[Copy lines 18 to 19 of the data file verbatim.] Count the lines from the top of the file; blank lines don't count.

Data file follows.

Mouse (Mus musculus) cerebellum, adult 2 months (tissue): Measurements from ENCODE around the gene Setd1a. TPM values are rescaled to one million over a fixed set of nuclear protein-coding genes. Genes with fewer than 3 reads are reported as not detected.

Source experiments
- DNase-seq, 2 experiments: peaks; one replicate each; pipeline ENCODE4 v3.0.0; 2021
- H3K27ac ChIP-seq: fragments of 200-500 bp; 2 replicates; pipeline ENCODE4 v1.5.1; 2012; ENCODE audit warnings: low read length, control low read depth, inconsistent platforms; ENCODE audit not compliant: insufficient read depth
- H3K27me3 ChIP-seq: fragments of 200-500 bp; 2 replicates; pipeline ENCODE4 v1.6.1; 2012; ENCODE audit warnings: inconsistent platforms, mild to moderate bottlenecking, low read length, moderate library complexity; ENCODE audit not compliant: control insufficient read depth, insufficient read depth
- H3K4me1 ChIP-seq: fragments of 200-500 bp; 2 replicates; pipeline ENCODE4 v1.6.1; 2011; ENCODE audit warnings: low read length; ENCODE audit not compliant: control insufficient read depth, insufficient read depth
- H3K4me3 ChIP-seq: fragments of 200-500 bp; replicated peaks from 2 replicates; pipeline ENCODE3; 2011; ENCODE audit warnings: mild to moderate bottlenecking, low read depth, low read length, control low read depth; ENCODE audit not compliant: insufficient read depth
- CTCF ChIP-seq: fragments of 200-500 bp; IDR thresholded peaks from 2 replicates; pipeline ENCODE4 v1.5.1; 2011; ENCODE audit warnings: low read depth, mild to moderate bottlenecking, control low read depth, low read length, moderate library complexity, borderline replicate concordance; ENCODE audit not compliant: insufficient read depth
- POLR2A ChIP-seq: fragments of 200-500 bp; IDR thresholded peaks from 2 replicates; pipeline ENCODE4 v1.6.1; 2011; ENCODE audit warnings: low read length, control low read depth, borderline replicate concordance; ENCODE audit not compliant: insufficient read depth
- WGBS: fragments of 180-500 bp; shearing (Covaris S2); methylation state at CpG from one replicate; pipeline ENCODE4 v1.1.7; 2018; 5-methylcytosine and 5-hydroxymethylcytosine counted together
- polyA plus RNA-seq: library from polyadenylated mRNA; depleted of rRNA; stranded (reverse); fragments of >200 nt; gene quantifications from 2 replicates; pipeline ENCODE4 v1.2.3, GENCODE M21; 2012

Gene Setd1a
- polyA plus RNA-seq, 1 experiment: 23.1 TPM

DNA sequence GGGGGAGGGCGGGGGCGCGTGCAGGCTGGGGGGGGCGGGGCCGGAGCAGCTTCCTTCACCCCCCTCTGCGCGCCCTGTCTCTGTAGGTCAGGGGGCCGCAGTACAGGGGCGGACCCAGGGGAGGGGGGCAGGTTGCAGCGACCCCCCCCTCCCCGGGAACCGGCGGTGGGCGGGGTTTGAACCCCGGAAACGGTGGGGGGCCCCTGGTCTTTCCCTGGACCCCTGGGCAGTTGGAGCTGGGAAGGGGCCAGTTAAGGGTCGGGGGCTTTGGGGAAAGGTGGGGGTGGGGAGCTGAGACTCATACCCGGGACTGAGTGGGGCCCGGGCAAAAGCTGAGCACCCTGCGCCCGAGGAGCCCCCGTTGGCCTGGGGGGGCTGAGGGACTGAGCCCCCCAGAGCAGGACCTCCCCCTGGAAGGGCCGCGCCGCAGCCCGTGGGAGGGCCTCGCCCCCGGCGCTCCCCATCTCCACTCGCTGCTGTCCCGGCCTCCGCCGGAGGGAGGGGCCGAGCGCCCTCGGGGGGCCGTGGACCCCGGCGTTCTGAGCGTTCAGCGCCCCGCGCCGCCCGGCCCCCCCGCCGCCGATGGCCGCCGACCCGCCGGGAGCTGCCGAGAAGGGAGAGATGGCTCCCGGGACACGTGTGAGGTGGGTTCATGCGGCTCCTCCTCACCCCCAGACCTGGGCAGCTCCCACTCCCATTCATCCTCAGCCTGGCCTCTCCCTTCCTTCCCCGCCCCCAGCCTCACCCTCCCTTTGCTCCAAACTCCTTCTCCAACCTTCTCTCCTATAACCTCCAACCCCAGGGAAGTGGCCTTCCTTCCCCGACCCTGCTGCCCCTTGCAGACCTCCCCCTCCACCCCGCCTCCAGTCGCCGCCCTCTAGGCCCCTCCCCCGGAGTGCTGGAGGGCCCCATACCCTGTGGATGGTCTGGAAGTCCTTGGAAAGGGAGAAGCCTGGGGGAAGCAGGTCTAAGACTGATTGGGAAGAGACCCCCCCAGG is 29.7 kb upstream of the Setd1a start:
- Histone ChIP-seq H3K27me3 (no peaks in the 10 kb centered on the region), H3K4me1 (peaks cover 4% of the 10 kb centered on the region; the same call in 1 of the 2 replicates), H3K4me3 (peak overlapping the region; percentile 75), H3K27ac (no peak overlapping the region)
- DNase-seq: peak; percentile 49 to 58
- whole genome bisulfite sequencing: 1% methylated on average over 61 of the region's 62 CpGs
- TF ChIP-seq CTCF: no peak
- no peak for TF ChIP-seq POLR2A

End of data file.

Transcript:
- TF ChIP-seq CTCF: no peak
- no peak for TF ChIP-seq POLR2A